The history of the Outer Banks has always been integral to that of mainland North Carolina. Yet these barrier islands, and their historical memory, are moving. A continual process of erosion and deposition, exacerbated by high seas and heavy winds, pushes and pulls the transgressive (landward migrating) Banks towards the mainland. One day, the Banks themselves will cease to exist. Perhaps nowhere else in the United States has topography played a more dynamic role in a region’s development. It is said that it takes a river to build a city, but what if that river moved? Such a prospect was of constant concern to the residents of the Outer Banks, known as Bankers.
Navigating ships through the inlets, which constantly shifted with the sands, was a task suited only for the local pilots, around whom all activity centered. As new inlets formed and old ones closed with each major storm, so too did the communities that formed around them. In 1795, Jonathan Price described the villagers of Ocracoke quite simply: “They are all pilots; and their number of head of families is about thirty.”
During the American Revolution only Ocracoke Inlet, with its depth of thirteen to fourteen feet, was suitable for the safe passage of large ships along the Banks’ coastline. With the larger ports to the north blockaded by the British, Ocracoke Inlet became the vital passageway for supplying the Continental Army with provisions. General Washington’s frostbitten troops, for instance, awaited supplies at Valley Forge that would pass through Ocracoke Inlet. The prevalence of storms in the region and the lack of nearby supply bases prevented the British from blockading Ocracoke at any point during the war. The local pilots accordingly found themselves saddled with unprecedented responsibility for the infant nation. Their unique skill set, of paramount importance in the capricious shoals, helped them shepherd ships through the main access point for American supplies. Yet, their fellow Americans did not always view them in a favorable light.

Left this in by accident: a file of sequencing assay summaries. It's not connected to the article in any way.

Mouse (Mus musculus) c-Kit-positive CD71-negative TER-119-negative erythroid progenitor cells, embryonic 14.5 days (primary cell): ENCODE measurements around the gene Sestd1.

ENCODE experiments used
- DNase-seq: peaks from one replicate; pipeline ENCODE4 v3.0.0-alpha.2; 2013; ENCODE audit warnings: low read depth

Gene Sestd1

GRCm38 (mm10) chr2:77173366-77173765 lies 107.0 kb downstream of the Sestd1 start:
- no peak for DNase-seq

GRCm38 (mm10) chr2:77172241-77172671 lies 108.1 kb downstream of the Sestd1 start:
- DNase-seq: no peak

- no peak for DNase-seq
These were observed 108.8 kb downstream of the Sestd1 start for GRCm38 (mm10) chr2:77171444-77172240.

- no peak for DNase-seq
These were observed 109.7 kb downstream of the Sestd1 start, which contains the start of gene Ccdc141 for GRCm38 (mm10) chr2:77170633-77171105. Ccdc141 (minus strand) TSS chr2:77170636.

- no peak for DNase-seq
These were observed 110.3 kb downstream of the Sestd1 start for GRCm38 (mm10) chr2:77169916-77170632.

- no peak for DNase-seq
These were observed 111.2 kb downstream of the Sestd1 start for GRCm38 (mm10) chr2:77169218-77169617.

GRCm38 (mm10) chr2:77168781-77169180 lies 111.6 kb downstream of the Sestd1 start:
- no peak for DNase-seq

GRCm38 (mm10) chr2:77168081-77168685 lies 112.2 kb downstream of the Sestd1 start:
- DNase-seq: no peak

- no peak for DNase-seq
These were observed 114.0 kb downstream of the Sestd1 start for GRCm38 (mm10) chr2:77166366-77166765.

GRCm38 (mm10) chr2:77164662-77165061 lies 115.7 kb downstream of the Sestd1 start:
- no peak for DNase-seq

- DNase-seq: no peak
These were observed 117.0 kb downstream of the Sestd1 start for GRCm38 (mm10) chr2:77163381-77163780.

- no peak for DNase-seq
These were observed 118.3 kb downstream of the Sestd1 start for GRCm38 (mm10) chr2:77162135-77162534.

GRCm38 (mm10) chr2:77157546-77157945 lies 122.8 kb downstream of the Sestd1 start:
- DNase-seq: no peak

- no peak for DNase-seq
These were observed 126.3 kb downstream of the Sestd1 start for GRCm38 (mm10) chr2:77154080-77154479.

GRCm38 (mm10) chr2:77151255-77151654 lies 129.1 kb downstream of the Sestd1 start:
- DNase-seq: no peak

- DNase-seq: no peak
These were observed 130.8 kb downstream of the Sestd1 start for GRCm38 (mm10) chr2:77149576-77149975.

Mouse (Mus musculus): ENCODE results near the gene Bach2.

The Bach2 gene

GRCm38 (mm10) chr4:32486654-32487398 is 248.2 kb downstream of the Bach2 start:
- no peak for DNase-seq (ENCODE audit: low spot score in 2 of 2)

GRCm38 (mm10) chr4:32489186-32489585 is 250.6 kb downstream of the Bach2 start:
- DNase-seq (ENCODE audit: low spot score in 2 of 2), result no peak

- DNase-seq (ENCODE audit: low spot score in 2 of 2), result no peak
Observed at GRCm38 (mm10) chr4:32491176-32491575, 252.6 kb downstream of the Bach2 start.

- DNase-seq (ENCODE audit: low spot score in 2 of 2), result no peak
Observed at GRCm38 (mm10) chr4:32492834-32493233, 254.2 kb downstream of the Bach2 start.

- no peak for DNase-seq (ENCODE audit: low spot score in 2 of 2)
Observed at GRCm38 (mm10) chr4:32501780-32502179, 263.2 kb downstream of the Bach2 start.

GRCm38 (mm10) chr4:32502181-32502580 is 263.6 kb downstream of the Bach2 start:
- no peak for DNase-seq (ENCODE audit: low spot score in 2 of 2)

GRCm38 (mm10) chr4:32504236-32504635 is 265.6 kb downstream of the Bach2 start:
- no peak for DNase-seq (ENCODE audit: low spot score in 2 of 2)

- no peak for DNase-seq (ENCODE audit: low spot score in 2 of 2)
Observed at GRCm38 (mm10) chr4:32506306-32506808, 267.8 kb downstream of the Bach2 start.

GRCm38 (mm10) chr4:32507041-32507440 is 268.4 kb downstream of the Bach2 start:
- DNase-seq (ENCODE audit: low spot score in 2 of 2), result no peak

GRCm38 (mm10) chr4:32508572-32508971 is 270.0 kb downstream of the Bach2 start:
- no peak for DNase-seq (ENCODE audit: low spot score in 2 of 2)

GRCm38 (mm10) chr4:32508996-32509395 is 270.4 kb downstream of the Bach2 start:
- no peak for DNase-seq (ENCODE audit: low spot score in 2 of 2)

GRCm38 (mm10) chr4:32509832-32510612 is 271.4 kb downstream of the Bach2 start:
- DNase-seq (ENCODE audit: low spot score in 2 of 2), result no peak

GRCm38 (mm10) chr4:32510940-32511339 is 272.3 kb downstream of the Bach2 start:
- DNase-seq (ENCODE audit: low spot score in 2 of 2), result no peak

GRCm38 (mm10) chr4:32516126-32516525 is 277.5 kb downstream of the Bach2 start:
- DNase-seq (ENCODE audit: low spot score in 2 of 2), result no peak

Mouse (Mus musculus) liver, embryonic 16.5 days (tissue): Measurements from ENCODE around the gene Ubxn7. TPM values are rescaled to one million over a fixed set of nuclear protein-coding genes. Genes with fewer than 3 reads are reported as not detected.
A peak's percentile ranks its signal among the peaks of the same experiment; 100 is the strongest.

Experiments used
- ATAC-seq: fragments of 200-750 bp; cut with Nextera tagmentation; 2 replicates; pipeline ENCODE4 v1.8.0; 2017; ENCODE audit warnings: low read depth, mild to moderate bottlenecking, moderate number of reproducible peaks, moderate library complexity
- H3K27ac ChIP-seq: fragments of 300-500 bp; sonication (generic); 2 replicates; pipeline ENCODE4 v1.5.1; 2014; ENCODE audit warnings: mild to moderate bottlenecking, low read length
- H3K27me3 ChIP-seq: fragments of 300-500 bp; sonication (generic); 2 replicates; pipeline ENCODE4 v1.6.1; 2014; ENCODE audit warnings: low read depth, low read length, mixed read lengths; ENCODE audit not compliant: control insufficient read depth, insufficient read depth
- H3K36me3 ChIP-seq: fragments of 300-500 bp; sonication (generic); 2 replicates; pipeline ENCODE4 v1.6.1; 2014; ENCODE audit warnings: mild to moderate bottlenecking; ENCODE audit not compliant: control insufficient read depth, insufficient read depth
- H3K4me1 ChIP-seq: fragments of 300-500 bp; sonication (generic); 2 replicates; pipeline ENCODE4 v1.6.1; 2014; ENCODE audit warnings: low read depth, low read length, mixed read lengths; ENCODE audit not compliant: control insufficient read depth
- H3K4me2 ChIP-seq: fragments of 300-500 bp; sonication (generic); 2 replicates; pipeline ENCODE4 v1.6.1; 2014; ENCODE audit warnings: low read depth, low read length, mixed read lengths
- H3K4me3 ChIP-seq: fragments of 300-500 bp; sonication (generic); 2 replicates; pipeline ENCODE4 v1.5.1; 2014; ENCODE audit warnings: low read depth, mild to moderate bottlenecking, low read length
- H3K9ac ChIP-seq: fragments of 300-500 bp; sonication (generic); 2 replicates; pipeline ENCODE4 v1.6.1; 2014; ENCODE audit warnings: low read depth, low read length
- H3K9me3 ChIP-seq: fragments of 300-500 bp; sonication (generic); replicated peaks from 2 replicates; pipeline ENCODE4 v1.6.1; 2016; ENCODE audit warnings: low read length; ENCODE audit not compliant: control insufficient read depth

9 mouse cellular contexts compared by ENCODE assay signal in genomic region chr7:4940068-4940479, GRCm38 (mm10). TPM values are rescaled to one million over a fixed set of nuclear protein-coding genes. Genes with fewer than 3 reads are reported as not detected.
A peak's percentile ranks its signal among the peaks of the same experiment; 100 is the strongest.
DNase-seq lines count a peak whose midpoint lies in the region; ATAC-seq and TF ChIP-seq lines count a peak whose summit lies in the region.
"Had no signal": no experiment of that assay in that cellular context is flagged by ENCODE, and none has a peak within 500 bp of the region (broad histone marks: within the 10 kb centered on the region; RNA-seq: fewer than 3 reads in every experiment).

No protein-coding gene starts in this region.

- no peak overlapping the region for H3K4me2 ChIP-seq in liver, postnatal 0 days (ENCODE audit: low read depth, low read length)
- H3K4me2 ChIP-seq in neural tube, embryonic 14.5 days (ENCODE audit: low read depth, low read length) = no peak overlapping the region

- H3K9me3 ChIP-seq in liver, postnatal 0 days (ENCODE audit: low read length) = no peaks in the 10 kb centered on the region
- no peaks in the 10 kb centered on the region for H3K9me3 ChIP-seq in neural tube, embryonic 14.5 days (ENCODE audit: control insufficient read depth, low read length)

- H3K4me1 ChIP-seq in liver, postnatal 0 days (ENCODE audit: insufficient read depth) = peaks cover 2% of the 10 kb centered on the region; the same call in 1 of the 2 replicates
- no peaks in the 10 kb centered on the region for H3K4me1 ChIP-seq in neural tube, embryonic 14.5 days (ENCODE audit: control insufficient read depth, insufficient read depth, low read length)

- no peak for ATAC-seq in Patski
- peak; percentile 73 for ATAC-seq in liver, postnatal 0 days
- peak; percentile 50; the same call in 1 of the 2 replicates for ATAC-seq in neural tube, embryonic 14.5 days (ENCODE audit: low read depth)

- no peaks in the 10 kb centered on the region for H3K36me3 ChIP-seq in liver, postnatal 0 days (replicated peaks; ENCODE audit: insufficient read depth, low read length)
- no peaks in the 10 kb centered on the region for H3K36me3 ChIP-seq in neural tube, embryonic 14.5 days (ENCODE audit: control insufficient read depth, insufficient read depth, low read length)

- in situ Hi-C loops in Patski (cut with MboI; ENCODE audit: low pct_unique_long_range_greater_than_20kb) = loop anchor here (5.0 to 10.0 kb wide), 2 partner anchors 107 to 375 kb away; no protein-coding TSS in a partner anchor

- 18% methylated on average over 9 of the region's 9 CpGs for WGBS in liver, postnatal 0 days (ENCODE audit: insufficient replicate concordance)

Accused of luring ships ashore for plundering, the Bankers, or “wreckers,” experienced an often hostile relationship with those on the mainland. What is worse, the pilots did not always cooperate with American forces during the war. After refusing to pilot a French brig through the brackish waters, Captain Willis Wilson of the Caswell described the “rascality of those men,” who “wish every vessel cast away, as they may plunder them.” In the eyes of the mainlanders, the Bankers valued their own insulated community more than the greater cause of American Independence.
What many of their contemporaries failed to understand, though, were the incredible challenges encountered by these small communities on the fringe of habitable society. Faced with the fury of Mother Nature, the Bankers were accustomed to hardship. The addition of unnatural hardships—courtesy of constant British raids on sheep and cattle along the shoreline—forced the Bankers to take drastic measures. They were not just fighting for independence, but for survival.
Piloting ships through the dangerous shoals of the inlet was a primary source of income for Bankers. Local residents looked to the pilots, upon whose livelihood they regularly depended, to remedy the situation. When the North Carolina Legislature had “rated their pilotage two [sic] low a price,” they resorted to forming an unofficial union and refused the passage of all ships.